There isn’t any question that a Sunday Traditional Roman Mass offered regularly at Saint Mark’s…or one of the Plano/Richardson parishes…would be filled each week.

tantamergo - July 10, 2013

Well, maybe not filled, some of those parishes can seat an awful lot of people, but I think attendance would be good enough to justify the Mass.

I don’t know about Sunday, that would require some thinking. My thought was more a midweek TLM somewhere.

8. Steve - July 10, 2013

It has fascinated me for years that the Dallas Diocese (and the following applies to virtually each Latin Church diocese on earth) has worked to prevent Traditional Latin Masses and, for that matter, Latin/Gregorian Chant Novus Ordo Masses, from spreading throughout the diocese.

Only about 18 percent of Dallas area Catholics assist regularly at Mass (Novus Ordo).

Some 80 to 82 percent of Catholics in our area prefer to spend their weekends away from Mass.

Conversely, scores of Dallas area Catholics would love…they plead…to assist at Mass via the Traditional Roman Rite.

But the Chancery refuses Mass to Catholics who wish to assist at Mass.

What an unbelievable attitude the majority of Latin Church bishops, priests and influential religious and lay leaders have in regard to their very own Latin Church Tradition.

How sad it is to thwart Latin Church Faithful from worshiping God via the Traditional Roman Mass.

9. RS - July 10, 2013

I agree with you Steve, it baffles me that Dallas and Ft. Worth diocese combined have probably close to 2 million Catholics or more…yet only 1 single TLM. While in contrast, the diocese that I am from (Birmingham, AL), there are 3..and I have been told that another one is in the works there, the bishop of Birmingham is pro TLM, I went to his Latin Christmas Eve Mass this year where he was the celebrant. There are good parishes here in Dallas, but it is a spiritual wasteland for those of us who want something traditional, other than Mater Dei, which I am greatly thankful for.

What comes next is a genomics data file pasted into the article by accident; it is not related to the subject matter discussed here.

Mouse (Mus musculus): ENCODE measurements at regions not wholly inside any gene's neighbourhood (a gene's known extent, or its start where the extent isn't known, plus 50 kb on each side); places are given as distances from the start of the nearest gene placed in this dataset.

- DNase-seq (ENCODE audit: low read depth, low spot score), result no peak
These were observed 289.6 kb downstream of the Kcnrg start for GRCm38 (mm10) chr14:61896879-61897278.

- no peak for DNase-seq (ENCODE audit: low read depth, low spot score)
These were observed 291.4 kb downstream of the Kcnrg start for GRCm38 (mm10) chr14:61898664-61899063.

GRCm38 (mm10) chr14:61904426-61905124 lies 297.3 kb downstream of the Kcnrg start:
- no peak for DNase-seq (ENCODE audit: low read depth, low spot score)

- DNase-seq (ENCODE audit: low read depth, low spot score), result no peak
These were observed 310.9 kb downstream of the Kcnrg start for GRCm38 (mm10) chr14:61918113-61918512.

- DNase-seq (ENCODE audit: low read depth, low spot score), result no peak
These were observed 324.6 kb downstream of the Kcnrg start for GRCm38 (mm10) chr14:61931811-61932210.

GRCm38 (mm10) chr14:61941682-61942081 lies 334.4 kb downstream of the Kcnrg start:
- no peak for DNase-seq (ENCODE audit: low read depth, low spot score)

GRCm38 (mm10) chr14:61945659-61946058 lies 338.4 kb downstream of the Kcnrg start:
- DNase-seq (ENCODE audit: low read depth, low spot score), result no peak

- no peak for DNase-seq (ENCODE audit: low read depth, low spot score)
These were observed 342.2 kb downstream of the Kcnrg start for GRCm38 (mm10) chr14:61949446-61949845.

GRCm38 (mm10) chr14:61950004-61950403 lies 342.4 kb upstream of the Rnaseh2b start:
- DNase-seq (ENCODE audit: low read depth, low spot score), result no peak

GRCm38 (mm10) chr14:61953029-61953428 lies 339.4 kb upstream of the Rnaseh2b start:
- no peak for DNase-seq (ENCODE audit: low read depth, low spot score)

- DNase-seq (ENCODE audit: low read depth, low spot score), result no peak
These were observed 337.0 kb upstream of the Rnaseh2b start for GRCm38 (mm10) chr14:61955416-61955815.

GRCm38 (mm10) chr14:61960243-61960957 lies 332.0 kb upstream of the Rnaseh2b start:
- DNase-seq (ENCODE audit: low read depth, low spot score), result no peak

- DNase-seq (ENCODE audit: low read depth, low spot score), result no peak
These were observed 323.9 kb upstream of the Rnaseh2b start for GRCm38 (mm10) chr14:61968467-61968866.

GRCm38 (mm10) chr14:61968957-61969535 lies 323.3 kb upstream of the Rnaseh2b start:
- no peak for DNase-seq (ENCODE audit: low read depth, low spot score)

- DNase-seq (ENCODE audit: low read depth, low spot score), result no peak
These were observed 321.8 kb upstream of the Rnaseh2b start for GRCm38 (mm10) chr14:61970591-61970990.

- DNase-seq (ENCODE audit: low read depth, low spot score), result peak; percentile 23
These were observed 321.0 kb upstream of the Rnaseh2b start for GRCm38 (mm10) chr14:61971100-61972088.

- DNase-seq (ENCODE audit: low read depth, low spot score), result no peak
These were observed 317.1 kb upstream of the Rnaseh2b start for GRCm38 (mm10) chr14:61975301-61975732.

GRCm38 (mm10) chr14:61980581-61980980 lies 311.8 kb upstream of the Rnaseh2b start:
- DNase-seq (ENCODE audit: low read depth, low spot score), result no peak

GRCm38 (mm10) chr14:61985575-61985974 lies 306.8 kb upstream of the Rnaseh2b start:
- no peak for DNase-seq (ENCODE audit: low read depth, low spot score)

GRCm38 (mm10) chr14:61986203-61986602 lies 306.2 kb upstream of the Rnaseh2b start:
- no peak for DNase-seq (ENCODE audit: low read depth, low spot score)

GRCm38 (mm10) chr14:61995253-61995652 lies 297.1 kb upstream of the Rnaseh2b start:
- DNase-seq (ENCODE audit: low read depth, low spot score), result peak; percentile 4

The past 2 months over summer vacation, I have been going over the new Mass, and the funeral rites, and last rites, everything down to the new blessings for holy water, and I finally realized that I could no longer attend the new Mass anymore (I recognize it’s still valid), however it has deficits in many places, and I think the post VII Church reflects this. After having found the TLM, I feel much more deep in my faith and closer to the Church.

tantamergo - July 10, 2013

I know many people who have walked your path. Yes, it took 30+ years, but eventually all the Rites, even exorcism, were changed. Exorcists HATE the new rite, because it rips the heart out of the Rite and removes a huge number of prayers that were very efficacious of Grace. In fact, the new exorcism Rite reads like a public service of some kind, which it most manifestly is NOT. It’s almost nonsensical in its present form, and most exorcists have petitioned to use the old Rite, as the new one seems, in comparison, very ineffective.

10. Steve - July 10, 2013

When Summorum Pontificum was promulgated, I asked a priest at a conservative, shall we say, northern part of the Dallas Diocese parish, to please offer the Traditional Roman Mass.

He replied that the Pope had taught that only Catholics who had grown up prior to Vatican II were permitted to assist at the Traditional Roman Mass.

For anybody else, attendance at said Mass was sinful.

I walked away…but returned a few minutes later to state to the priest in question that he was mistaken.

He replied…”the bottom line is that I refuse to offer a Latin Mass..ever…The Mass in Latin is opposed and harmful to my spirituality.”

That is 100 percent true. That is what he said to me.

That is what we, Catholics who long to worship God via the Traditional Roman Mass, are up against in the Dallas Diocese.